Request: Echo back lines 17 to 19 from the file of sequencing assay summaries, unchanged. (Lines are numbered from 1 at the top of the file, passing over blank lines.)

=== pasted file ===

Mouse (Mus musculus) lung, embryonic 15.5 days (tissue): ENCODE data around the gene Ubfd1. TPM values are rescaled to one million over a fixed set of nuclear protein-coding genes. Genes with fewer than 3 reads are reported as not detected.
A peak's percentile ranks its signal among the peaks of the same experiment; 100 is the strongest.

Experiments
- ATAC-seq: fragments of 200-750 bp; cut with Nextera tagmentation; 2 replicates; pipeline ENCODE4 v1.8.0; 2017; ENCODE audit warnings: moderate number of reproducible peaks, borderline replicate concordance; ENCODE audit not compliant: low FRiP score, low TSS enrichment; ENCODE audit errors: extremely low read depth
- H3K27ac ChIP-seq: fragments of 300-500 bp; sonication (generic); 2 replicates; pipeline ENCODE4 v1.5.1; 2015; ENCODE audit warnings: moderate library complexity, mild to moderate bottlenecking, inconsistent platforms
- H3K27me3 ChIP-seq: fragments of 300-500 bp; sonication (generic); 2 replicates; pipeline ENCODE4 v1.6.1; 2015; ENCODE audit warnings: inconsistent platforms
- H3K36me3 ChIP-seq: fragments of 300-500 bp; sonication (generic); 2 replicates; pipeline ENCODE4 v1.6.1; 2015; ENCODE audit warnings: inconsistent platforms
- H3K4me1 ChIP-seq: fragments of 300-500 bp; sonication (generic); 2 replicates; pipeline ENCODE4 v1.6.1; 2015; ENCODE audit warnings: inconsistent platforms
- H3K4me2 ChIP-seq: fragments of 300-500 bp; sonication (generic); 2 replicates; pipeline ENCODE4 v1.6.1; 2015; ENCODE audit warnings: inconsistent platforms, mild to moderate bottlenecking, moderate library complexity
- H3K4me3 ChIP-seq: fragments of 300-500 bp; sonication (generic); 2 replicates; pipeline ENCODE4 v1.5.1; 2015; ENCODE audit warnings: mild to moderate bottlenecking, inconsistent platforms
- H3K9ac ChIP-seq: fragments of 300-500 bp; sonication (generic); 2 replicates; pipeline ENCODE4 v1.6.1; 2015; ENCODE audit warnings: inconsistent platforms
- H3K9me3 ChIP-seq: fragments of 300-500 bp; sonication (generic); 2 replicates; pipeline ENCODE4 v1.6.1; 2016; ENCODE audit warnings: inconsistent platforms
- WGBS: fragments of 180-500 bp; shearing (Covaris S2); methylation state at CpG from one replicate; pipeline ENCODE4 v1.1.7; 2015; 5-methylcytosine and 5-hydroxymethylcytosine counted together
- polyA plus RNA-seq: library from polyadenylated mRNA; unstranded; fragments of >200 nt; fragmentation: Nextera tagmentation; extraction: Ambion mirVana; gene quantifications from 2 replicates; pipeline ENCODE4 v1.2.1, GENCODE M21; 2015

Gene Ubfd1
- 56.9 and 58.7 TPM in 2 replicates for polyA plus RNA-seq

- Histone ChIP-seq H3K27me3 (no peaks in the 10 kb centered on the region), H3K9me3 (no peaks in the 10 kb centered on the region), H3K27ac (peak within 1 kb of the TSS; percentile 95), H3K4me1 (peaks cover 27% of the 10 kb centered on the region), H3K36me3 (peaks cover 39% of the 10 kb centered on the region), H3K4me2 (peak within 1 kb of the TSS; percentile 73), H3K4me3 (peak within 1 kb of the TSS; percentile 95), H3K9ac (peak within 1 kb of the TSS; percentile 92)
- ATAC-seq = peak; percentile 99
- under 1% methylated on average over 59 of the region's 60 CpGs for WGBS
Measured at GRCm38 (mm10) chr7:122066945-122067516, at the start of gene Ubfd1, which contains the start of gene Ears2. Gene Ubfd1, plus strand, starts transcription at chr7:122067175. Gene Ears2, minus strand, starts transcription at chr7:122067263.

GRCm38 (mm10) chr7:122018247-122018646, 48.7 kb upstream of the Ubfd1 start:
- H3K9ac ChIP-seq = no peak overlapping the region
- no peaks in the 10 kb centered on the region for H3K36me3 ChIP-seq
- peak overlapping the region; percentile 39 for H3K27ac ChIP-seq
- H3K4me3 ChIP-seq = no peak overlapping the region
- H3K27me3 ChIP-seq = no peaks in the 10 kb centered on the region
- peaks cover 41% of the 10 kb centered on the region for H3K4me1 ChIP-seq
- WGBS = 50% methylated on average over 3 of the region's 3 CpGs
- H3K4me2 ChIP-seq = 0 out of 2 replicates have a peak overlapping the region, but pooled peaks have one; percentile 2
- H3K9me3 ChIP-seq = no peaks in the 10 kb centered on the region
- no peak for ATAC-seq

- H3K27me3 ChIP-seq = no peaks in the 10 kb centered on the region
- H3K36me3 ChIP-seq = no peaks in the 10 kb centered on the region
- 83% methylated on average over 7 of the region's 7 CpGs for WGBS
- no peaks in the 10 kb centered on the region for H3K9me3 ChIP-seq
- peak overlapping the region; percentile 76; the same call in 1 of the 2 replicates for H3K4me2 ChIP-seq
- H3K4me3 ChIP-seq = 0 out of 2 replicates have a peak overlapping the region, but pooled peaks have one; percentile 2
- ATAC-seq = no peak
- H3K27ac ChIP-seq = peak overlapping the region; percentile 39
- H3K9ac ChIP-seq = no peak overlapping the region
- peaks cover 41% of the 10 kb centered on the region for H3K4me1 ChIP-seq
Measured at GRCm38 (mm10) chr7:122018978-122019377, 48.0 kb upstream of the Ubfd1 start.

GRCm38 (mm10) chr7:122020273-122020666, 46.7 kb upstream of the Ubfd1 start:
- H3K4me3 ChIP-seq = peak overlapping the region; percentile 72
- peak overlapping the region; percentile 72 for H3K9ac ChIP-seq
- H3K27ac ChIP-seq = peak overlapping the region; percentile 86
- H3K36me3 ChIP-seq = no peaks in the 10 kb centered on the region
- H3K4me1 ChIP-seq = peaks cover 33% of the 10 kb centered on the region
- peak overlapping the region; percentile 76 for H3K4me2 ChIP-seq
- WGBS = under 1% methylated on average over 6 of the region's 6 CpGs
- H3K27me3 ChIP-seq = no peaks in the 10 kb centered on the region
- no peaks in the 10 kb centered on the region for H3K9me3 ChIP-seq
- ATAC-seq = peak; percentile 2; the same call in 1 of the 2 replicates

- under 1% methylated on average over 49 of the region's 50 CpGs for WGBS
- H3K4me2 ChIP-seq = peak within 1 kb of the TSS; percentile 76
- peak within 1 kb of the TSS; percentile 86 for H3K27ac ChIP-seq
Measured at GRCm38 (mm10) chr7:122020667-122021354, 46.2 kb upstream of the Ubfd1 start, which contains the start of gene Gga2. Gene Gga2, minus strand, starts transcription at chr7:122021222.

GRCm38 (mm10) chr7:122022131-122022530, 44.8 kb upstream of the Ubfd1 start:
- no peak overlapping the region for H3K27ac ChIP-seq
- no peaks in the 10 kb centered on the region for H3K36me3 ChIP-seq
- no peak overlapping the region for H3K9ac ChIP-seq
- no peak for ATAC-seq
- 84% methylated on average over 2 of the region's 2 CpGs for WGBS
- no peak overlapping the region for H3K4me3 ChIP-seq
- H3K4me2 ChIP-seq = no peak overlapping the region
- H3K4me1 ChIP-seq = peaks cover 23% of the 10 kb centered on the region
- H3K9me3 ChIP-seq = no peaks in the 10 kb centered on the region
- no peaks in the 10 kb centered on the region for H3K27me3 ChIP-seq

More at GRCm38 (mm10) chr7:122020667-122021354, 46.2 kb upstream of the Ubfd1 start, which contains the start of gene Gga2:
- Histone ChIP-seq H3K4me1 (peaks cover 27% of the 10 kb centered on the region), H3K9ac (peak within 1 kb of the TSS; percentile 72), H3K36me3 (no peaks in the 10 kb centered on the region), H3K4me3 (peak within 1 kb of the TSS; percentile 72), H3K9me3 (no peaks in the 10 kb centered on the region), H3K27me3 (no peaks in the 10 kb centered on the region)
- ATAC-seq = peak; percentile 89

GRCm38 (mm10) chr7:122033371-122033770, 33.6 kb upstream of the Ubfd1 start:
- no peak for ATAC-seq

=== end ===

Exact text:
- Histone ChIP-seq H3K27me3 (no peaks in the 10 kb centered on the region), H3K9me3 (no peaks in the 10 kb centered on the region), H3K27ac (peak within 1 kb of the TSS; percentile 95), H3K4me1 (peaks cover 27% of the 10 kb centered on the region), H3K36me3 (peaks cover 39% of the 10 kb centered on the region), H3K4me2 (peak within 1 kb of the TSS; percentile 73), H3K4me3 (peak within 1 kb of the TSS; percentile 95), H3K9ac (peak within 1 kb of the TSS; percentile 92)
- ATAC-seq = peak; percentile 99
- under 1% methylated on average over 59 of the region's 60 CpGs for WGBS